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After a massive clash on Eid-Ul-Azha between Jawani Phir Nahi Ani 2, Parwaz Hai Junoon and Load Wedding, it seems everything is not right – at least not for the Nabeel Qureshi directorial.

Taking to Twitter, the filmmaker has been quite vocal about how the Fahad Mustafa and Mehwish Hayat starrer has been given bad screening times across Pakistan, whereas the other two films are getting ‘unfair’ advantages.

“We were only given a 15-20% allocation in the cinemas. How is that fair? Isn’t this the exhibitors’ responsibility to ensure that there’s equality within the cinemas?” Nabeel told Something Haute.

The director also clarified that while other films were produced by networks, in their case they only worked under the GEO banner for a media partnership.

“Let me make it clear, GEO is my media partner, not my producer or distributor, whereas ARY and HUM have investments set in PHJ and JPNA 2,” he said. “It’s disheartening because we’re independent filmmakers and we don’t go to big networks to produce our films.”



Something Haute also got in touch with Nadeem Mandviwala to give his perspective on the discrepancy between screen allocations.

“The main reason will always remain the demand of films from the public, however for the 5 Eid holidays, cinemas could have balanced the allocation of their shows more fairly,” Nadeem explained. “Still, it remains the prerogative of the cinemas how to manage their own sites.”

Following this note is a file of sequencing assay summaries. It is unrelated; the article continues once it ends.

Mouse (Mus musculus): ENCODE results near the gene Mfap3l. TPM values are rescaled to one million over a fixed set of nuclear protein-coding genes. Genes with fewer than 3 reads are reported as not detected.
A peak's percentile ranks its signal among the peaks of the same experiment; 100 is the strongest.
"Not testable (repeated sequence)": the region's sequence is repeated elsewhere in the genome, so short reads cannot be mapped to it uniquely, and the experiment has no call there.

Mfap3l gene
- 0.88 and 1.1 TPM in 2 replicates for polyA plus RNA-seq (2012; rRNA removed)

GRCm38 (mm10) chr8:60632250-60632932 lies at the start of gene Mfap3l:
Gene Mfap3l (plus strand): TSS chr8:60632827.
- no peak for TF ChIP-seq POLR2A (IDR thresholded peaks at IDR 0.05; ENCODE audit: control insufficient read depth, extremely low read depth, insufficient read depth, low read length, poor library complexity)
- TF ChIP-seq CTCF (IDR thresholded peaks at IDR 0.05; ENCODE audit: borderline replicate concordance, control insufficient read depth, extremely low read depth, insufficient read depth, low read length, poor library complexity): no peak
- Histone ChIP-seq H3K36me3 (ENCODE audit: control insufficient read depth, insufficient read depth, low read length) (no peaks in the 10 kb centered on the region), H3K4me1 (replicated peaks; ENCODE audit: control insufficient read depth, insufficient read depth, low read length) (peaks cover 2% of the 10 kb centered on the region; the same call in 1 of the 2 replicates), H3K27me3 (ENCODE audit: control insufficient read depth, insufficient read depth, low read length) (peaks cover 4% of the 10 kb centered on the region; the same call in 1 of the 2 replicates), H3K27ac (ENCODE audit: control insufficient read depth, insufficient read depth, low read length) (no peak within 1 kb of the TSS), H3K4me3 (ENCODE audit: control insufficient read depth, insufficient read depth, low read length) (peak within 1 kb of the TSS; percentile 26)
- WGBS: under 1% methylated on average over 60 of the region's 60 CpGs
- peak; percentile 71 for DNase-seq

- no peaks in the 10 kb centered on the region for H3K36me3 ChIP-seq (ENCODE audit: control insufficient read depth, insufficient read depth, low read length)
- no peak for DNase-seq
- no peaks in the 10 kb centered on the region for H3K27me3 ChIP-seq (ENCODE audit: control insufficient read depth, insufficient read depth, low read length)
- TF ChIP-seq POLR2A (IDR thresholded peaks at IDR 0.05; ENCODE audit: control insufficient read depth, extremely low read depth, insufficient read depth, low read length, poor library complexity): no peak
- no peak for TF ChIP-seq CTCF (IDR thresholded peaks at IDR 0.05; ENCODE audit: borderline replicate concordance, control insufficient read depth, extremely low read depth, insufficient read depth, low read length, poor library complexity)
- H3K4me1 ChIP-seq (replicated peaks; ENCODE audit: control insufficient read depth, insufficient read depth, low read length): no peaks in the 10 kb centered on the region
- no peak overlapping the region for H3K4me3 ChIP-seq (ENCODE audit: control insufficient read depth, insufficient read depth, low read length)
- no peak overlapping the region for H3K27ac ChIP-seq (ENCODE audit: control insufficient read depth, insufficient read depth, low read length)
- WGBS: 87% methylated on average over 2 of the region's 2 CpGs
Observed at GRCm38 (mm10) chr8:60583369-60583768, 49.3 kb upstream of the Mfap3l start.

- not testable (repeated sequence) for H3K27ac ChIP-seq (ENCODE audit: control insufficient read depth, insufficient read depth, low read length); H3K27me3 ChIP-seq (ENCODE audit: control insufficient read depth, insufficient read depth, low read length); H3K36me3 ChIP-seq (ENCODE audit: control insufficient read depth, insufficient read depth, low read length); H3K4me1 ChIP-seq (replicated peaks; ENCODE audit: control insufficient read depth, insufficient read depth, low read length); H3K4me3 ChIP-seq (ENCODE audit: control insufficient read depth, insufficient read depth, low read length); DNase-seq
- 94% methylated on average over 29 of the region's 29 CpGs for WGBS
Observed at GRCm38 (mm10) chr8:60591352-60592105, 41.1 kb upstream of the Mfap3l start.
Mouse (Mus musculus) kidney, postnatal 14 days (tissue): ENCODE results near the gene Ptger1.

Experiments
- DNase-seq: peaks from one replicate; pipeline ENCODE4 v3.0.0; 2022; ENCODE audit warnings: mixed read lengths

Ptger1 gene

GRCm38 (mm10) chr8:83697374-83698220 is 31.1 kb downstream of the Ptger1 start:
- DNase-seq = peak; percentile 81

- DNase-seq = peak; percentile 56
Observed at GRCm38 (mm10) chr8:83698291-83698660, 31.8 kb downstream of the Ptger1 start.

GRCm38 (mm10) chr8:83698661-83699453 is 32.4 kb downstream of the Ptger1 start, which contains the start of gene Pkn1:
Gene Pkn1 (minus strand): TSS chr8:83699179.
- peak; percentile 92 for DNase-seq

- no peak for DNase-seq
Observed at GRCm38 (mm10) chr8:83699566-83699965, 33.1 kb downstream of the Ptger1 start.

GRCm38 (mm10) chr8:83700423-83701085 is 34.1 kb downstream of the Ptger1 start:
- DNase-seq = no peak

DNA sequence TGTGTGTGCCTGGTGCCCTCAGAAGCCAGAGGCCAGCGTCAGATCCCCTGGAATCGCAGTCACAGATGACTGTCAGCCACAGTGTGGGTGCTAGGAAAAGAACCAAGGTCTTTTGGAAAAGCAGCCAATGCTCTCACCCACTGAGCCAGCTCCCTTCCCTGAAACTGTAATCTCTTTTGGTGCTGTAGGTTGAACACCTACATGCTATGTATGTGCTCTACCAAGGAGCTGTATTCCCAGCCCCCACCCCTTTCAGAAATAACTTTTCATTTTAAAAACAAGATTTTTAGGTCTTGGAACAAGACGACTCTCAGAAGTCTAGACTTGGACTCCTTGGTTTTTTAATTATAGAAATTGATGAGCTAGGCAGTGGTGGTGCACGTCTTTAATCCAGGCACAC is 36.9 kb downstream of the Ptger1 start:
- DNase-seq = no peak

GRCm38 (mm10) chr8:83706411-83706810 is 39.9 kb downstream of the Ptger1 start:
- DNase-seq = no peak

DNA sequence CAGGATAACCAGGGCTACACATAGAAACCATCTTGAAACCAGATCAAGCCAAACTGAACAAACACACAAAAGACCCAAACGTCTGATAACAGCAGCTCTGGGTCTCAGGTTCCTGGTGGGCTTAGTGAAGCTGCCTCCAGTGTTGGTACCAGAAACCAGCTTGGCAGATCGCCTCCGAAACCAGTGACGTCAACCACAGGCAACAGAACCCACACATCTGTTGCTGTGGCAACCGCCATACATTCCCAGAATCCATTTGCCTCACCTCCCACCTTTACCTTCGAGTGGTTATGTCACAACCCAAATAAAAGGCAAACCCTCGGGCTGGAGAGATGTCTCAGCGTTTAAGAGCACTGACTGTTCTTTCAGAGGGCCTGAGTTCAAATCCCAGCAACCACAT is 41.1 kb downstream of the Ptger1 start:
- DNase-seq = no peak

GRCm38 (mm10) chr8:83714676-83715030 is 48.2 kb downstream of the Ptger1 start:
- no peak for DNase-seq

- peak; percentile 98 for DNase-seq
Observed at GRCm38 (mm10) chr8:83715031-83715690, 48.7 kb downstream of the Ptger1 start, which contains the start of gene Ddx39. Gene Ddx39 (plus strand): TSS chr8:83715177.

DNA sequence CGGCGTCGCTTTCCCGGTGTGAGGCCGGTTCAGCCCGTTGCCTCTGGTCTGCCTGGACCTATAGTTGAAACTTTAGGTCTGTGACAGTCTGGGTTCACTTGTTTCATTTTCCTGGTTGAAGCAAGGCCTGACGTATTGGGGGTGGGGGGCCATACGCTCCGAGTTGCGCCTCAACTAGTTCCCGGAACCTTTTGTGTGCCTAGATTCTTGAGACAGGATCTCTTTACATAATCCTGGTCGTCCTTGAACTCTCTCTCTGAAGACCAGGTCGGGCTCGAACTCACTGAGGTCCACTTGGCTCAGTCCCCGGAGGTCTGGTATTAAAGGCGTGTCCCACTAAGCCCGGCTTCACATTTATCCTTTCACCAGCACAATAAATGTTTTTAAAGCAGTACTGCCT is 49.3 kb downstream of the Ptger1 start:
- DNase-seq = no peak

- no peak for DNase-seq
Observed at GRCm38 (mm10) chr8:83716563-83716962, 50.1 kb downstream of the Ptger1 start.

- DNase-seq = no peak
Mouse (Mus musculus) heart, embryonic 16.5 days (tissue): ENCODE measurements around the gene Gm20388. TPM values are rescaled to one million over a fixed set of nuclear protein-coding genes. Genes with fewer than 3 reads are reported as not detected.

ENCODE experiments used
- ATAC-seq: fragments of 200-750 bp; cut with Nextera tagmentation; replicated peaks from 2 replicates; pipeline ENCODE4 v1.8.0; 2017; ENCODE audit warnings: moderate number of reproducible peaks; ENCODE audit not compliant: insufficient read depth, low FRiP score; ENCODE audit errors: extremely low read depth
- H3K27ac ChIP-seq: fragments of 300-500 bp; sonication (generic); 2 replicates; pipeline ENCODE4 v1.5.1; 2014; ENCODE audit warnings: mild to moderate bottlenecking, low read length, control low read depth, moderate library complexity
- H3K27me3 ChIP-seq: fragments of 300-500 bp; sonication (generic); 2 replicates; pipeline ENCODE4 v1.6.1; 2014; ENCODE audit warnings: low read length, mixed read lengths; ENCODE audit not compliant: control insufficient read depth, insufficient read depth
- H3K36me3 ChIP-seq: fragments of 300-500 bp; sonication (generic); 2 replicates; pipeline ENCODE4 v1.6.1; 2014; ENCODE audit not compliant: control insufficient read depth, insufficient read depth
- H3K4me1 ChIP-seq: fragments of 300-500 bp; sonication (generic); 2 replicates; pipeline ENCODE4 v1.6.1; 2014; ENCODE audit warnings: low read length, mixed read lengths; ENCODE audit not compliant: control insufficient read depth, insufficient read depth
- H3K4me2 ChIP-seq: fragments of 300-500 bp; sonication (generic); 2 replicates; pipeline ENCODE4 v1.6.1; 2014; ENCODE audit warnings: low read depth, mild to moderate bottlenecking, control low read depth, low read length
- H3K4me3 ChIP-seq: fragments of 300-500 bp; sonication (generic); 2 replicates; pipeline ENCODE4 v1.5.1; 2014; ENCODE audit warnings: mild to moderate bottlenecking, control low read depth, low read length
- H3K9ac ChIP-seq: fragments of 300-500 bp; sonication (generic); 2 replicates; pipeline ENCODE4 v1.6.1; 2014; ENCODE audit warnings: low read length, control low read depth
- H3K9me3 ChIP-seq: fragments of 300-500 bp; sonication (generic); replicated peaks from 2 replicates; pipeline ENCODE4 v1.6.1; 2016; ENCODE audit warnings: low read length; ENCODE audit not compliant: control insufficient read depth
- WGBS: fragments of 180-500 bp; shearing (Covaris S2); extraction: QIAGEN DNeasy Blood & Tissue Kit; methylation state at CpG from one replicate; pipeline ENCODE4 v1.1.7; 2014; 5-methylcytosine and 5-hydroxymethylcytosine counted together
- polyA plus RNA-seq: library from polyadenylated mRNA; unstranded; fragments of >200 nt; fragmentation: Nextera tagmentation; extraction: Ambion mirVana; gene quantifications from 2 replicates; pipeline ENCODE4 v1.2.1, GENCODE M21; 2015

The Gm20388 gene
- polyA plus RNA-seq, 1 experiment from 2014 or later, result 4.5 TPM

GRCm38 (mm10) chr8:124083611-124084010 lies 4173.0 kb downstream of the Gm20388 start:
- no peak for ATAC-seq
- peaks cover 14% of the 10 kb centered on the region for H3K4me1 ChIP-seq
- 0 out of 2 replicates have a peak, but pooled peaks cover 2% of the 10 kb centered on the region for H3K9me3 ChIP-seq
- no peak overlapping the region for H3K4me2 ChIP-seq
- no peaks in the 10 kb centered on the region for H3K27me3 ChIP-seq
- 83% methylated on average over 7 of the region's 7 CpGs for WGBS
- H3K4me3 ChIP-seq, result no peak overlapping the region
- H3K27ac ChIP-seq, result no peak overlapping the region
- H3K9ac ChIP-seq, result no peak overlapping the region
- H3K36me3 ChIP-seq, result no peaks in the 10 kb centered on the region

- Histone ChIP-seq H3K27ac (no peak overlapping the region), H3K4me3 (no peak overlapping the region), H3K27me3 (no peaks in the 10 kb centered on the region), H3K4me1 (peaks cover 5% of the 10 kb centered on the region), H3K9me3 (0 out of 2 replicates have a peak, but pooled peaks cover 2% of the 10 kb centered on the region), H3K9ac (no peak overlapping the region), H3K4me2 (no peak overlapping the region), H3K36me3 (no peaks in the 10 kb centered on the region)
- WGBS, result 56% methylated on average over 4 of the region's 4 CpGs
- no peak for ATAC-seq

While the exhibitor felt that it’s the public demand that plays the largest role in adding or subtracting screen allocations, Nabeel felt that his film has not done bad business for it to not get enough shows.

“I want to question all the exhibitors; did the cinemas go empty during Load Wedding? Despite the horrid allocations given to my film, it remained at 80-90 percent occupancy,” he said. “What’s the reason to give my films such hours? My film is being sabotaged. Even Teefa, which released a month ago still has 6 shows; is this fair play?”

Although the issue remains to be addressed largely by other exhibitors and filmmakers, it does open up the floor to the issue of multi-releases and fair play from within the industry or lack thereof.